The prostitution law that penalizes in France since 2016 The client and not the sex worker is "in accordance" with the law. This was decided on Friday Constitutional Council, the highest body of consultation on the constitutionality of French laws, after analyzing a petition of several organizations that asked for its rejection considering that it not only violates personal and business freedoms, but also caused a worsening of the conditions of work and safety of prostitutes.
According to the "wise" of the Constitutional Council, composed among others by former prime ministers Laurent Fabius Y Lionel Jospin, with the law that penalizes the client, the legislators sought, "depriving the procuring of sources of benefits, fight against that activity and against human trafficking for the purpose of sexual exploitation", which are, remember, "criminal activities based on coercion and the slavery of the human being. In this sense, they continue, "the legislators guaranteed a conciliation that is not manifestly unbalanced between, on the one hand, the objective of constitutional value of safeguarding public order and prevention of infractions and the safeguarding of human dignity and, on the other hand, , personal freedom. "
The regulations, which was a campaign promise of the socialist François Hollande which was finally approved in April 2016 after more than two years of debates, gave a turn to the fight against prostitution by not penalizing the sex workers to concentrate on clients, for which it foresees fines of 1,500 to 3,750 euros (for repeat offenders) for hiring the services of a prostitute. Likewise, those penalized may be obliged to follow awareness courses. The law also provides for assistance and accompaniment, including the possibility of obtaining a temporary residence permit, for sex workers who seek to leave prostitution. With the approval of this law, France became the fifth European country to fine clients of prostitutes, an initiative that implemented Sweden for the first time, in 1999.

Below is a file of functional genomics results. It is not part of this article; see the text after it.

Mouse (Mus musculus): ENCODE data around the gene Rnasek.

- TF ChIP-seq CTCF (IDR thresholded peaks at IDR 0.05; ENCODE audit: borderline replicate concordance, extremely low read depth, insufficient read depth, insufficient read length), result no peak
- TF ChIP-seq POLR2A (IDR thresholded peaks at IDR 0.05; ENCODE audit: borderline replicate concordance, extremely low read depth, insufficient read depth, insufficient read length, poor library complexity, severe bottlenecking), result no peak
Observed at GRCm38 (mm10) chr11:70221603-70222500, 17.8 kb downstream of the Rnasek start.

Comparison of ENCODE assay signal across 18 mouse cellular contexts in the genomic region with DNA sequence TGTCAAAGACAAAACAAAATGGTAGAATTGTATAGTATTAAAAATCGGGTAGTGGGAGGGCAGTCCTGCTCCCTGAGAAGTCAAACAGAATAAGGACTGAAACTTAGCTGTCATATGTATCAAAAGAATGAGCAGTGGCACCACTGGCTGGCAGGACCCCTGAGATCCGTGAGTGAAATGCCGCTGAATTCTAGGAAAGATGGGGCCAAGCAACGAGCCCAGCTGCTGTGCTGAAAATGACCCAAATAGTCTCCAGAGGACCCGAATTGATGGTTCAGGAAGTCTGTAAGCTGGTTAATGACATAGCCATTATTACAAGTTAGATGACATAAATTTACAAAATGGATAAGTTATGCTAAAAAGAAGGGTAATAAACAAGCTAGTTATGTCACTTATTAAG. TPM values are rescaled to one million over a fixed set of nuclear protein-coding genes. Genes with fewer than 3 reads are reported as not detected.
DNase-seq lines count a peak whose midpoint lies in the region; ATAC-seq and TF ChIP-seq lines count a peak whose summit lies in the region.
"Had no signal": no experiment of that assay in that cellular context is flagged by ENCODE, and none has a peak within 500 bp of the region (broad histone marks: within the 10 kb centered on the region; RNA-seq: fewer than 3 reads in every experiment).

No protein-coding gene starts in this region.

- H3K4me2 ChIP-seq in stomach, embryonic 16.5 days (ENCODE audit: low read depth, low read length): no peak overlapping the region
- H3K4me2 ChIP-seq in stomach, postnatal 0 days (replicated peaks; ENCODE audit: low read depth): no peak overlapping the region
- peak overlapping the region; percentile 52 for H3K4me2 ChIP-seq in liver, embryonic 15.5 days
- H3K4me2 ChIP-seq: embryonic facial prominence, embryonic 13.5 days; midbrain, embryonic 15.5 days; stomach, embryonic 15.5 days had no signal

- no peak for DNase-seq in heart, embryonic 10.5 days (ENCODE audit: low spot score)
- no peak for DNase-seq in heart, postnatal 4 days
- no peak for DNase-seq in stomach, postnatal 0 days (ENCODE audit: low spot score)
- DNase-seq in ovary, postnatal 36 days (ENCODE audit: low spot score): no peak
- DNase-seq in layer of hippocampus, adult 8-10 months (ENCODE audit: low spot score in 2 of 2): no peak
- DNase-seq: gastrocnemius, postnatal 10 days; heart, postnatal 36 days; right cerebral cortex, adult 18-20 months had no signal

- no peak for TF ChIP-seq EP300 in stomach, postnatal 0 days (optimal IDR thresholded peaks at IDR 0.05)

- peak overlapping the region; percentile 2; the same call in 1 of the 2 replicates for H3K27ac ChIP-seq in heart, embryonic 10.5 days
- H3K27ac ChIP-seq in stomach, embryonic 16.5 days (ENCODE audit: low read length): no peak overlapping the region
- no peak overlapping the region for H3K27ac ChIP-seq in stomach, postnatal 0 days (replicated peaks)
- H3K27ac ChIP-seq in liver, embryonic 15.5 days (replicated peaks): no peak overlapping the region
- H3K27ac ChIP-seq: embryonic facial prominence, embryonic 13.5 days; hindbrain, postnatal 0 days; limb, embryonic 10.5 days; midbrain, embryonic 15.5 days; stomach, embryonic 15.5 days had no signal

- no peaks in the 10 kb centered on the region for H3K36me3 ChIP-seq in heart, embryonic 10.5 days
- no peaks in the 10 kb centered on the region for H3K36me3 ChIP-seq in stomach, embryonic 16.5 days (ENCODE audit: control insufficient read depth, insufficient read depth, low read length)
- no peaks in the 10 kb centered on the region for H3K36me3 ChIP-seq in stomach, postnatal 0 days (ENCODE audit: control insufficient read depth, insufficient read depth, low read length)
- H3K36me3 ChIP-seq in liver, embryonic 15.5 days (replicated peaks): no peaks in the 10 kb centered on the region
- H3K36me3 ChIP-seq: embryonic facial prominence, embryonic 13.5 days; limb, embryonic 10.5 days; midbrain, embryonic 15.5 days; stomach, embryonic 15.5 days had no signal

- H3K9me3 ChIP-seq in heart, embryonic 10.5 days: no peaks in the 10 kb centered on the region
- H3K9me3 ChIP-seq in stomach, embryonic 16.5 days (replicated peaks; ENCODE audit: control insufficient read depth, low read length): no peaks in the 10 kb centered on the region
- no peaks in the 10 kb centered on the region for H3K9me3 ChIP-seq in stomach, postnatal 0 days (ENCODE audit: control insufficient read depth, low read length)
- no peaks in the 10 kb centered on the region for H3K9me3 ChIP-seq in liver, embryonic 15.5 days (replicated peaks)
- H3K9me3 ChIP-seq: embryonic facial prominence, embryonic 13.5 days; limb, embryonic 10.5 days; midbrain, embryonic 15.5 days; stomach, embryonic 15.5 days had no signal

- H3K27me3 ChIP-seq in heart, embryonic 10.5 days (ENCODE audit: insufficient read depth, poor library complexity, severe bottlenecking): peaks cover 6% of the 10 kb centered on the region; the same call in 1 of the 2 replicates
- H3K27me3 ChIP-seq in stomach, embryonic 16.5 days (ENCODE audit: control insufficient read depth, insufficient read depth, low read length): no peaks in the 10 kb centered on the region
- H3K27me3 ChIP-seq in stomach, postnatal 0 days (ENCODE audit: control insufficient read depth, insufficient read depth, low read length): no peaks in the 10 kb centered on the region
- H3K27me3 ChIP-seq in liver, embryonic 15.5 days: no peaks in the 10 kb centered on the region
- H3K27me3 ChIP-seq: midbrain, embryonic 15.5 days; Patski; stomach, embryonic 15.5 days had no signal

In April 2018, a report endorsed by the French section of Doctors of the World however, denounced the negative effects of the law on sex workers, who according to the study are now more vulnerable, are forced - due to falling demand and therefore income - to accept more risky practices such as sex without a condom and to practice prostitution in more hidden places, which also entails a greater risk and invisibility. Several organizations and sex workers undertook a legal path to demand the repeal of the law that arrived, last week, to the Constitutional Council, which has now rejected their arguments.
The Constitution, the organism recalls, "guarantees the protection of health to everyone, especially the child, the mother and the old workers". Therefore, he continues, "it is not up to the Constitutional Council to replace the legislator's assessment of the health consequences of prostituted persons (...) while that assessment is not manifestly incorrect." Among those who also rejected the repeal of the law -which counts , according to the surveys, also with a high popular support, of up to 71% of the French- are the majority of the feminist organizations, politicians, groups of doctors and even the Government of Emmanuel Macron.
The Secretary of State for Equality Woman-Man, Marlène Schiappa, had expressed the day before its confidence in which the Council of State maintained a law that, considered, is "good", although it did not close the door to possible "improvements".
"I think you have to fight against networks of prostitution, against this system of prostitution, against all those who take women into prostitution or make them fall into the hands of a network and are deprived of their fundamental freedoms and rights," he said. Schiappa on Thursday to a group of journalists. "However," he continued, "I also listen to the serious organizations that tell us that this law has effectively affected the safety of prostitutes and that they believe that fine the client is not the solution. I can only listen to what prostitutes say and see what is the best way to fight together better against that system and against these networks. But I think this law is good and I want the Constitutional Council keep it. That does not mean that we can not improve what is done in favor of these people, "he added.